• Consider bright light therapy: This can help those with a circadian rhythm sleep disorder. A sleep specialist can prescribe bright light therapy to shift your circadian rhythm. As a DIY option, you can try a 10,000 lux light therapy lamp, which is useful if it’s dark out when you wake up. Sit about 16 to 24 inches from a lamp for 30 minutes in the morning. Slowly shift the time you get this light earlier as you shift your wake times. 
  • Get daylight during the day: The more light you get during the day, especially daylight, the less sensitive you’ll be to light at night, and so the less evening light can disrupt your circadian rhythm. 
  • Avoid light in the evenings: Light suppresses your sleep hormone melatonin and, when you get it in the evening, it pushes back your circadian rhythm. About 90 minutes before bed, dim the lights and put on blue-light blocking glasses
  • Create a morning routine you look forward to: Getting up earlier can be hard. Plan morning activities you enjoy and activities that can wake you up faster. This could include having a cup of coffee, going for a run or walk, or doing yoga. Even if you’re usually a night owl, try scheduling your most challenging tasks for the day in the morning. This will help the earlier schedule stick. 
  • Exercise during the day: A 2019 study found early morning or during the day exercise can help shift your circadian rhythm earlier. Just be sure to avoid intense workouts within an hour of bedtime as this can keep you up.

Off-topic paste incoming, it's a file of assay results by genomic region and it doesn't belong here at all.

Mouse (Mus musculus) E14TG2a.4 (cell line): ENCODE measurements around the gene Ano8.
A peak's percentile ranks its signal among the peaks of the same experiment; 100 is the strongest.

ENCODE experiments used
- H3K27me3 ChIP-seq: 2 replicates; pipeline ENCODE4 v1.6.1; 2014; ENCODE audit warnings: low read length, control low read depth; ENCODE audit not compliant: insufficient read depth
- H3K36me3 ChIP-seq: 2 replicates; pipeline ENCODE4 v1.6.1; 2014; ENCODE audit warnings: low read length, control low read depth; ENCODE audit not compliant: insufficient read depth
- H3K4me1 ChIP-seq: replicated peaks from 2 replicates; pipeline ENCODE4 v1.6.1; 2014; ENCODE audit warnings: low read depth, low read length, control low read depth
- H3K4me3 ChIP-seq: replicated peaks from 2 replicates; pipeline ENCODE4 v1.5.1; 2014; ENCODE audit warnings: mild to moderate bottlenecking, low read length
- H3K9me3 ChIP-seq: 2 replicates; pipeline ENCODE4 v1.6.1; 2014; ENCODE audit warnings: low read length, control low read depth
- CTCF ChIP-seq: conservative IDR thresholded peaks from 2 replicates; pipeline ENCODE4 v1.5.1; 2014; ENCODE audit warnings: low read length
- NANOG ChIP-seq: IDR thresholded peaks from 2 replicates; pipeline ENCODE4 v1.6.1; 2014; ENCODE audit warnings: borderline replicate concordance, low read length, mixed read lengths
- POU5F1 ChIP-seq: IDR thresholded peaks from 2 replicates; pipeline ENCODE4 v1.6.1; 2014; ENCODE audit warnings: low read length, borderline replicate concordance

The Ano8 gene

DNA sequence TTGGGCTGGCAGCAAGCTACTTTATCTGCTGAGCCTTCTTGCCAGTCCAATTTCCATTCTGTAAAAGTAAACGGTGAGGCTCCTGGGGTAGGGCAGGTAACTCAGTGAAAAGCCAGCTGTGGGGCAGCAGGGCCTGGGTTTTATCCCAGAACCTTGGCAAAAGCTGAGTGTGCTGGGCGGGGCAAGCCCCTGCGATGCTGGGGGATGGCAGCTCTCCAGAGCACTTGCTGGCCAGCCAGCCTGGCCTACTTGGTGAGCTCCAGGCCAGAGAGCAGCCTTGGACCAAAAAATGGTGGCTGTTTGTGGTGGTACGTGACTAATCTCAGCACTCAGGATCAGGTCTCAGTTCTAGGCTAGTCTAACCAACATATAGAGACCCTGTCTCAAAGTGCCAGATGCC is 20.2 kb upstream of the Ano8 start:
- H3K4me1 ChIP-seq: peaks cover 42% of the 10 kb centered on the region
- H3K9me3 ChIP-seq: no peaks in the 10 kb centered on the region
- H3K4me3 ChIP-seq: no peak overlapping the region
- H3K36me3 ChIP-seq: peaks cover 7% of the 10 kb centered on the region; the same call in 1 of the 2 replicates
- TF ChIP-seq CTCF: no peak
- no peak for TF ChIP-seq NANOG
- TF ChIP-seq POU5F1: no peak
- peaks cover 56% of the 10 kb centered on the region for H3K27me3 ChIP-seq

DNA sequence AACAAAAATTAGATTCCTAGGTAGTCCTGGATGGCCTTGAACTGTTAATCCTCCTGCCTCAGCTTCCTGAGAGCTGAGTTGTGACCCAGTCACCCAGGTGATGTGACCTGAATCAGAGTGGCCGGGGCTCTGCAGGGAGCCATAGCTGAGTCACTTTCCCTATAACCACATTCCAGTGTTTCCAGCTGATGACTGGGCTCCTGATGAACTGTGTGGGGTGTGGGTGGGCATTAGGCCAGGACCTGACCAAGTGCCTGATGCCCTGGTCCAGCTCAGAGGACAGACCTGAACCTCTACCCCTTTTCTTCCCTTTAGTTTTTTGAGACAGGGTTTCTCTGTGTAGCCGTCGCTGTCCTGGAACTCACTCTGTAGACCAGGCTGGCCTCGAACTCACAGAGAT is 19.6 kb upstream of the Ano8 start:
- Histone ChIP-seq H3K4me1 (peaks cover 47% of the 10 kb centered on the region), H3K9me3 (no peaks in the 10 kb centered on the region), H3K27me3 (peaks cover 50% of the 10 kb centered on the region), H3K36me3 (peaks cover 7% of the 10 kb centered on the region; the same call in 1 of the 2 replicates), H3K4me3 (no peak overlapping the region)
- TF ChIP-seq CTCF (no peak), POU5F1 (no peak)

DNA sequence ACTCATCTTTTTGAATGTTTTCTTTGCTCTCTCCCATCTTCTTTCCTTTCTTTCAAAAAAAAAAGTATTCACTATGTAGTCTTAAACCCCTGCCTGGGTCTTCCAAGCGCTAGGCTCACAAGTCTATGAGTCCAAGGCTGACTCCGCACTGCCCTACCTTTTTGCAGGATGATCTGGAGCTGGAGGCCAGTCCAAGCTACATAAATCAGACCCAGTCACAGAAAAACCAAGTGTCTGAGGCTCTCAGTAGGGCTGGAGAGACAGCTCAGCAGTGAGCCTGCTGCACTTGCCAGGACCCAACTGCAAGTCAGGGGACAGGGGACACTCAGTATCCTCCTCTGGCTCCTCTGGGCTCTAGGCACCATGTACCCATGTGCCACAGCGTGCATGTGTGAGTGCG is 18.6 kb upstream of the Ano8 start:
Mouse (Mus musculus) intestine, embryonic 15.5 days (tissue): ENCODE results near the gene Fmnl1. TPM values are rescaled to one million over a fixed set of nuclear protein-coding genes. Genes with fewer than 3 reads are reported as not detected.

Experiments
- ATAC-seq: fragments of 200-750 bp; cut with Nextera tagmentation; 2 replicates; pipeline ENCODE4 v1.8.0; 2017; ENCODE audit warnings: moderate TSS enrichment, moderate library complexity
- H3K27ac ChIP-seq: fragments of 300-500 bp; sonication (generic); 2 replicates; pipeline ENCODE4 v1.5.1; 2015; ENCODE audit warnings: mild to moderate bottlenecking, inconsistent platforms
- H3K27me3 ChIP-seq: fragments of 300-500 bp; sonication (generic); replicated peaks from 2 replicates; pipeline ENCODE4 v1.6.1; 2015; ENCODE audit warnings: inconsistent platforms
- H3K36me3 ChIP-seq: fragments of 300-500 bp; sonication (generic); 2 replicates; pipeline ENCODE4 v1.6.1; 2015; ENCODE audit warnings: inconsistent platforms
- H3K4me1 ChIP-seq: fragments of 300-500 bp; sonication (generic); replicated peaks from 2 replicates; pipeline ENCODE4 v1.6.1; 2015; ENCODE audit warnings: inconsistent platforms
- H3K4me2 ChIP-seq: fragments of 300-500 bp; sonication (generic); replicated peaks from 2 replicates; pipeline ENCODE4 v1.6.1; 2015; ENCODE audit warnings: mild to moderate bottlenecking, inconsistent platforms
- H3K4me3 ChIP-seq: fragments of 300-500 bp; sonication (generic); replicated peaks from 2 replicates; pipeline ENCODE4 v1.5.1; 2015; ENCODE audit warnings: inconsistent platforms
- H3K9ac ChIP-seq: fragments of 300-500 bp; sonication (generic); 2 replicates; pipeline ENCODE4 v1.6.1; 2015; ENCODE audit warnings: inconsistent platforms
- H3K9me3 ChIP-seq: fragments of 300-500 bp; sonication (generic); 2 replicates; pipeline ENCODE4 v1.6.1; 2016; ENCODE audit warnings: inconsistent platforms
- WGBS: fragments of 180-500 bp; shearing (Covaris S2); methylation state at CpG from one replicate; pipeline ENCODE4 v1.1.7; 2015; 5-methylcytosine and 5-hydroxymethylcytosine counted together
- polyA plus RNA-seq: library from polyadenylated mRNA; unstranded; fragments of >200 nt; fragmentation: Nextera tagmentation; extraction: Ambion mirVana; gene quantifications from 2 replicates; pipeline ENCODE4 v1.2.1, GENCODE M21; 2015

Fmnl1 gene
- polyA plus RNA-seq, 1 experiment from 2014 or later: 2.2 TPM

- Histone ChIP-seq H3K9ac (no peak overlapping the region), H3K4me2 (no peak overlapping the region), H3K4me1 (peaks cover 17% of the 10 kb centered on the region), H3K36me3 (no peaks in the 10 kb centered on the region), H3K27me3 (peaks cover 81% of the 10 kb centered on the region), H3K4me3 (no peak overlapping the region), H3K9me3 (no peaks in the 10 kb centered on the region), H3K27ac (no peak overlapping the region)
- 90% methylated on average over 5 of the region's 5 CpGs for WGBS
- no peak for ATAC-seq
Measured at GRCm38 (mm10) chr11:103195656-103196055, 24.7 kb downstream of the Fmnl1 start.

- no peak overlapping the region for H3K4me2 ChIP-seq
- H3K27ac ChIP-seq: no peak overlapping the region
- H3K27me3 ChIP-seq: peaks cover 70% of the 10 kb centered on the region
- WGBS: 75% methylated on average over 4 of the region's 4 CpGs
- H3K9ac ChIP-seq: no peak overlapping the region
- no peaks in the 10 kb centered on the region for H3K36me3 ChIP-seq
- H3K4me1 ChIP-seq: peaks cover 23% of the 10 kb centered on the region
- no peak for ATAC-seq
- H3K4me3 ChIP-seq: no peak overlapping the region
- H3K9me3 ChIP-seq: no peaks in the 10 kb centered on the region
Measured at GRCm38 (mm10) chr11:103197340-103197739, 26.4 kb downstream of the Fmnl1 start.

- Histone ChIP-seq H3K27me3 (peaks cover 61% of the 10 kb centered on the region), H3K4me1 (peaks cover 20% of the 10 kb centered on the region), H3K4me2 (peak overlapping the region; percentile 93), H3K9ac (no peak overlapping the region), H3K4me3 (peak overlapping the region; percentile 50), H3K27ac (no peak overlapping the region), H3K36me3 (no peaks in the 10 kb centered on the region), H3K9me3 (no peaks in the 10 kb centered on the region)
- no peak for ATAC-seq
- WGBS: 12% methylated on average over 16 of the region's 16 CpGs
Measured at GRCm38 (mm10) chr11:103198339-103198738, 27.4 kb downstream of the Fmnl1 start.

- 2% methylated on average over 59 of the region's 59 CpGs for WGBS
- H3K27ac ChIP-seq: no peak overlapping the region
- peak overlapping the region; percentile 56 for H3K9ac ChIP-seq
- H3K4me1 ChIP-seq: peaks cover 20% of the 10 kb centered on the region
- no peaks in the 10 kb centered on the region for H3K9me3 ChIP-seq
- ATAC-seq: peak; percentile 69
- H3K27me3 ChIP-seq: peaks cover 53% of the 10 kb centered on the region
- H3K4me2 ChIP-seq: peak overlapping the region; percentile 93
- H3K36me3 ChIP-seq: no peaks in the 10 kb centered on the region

• Avoid caffeine and alcohol too late in the day: Both caffeine and alcohol can disrupt your sleep, which can mess with your circadian rhythm. Avoid caffeine about 12 hours before bed and alcohol three to four hours before bed. RISE can tell you exactly when to avoid each one daily. 
  • Take a melatonin supplement: We don’t encourage taking melatonin every night, but it can be useful when you’re trying to make a big change to your sleep schedule. Taken at the right time, melatonin can help you feel sleepy when you usually wouldn’t and either bring forward or push back your circadian rhythm. We’ve covered more on when to take melatonin here.
  • Use the RISE app: Pick a goal wake time with RISE’s smart schedule feature. The app will then give you a smart bedtime goal each night that gently shifts and trains your body to get the sleep you need on an earlier schedule. 

Beyond these key steps, it’s important to maintain good sleep hygiene. Sleep hygiene is the set of habits you can do to get a good night’s sleep. With good sleep hygiene, you’ll have an easier time falling asleep at your desired bedtime, keeping your circadian rhythm on track. 

Many of the habits above are a part of good sleep hygiene, such as getting light in the morning, and avoiding light, caffeine, intense exercise, and alcohol too close to bedtime. 

RISE can walk you through 20+ sleep hygiene habits each day and tell you the best time to do each one to make them more effective. 

Heads-up: It’s tempting to pull an all-nighter to fix your sleep schedule. But this won’t help. It’ll only give you more sleep deprivation, make you feel more sleepy, and further disrupt your circadian rhythm. Skip the all-nighter and focus on shifting your sleep-wake cycle in 15-to-30-increments instead. 

RISE users on iOS 1.202 and above can click here to set up their 20+ in-app habit notifications.

When to Reset Your Circadian Rhythm?

RISE app screenshot showing how much sleep debt you have
The RISE app can work out how much sleep debt you have.

You might want to reset your circadian rhythm if: 

  • You feel sleepiness throughout the day
  • You struggle to sleep at night
  • Your sleep-wake times don’t match your lifestyle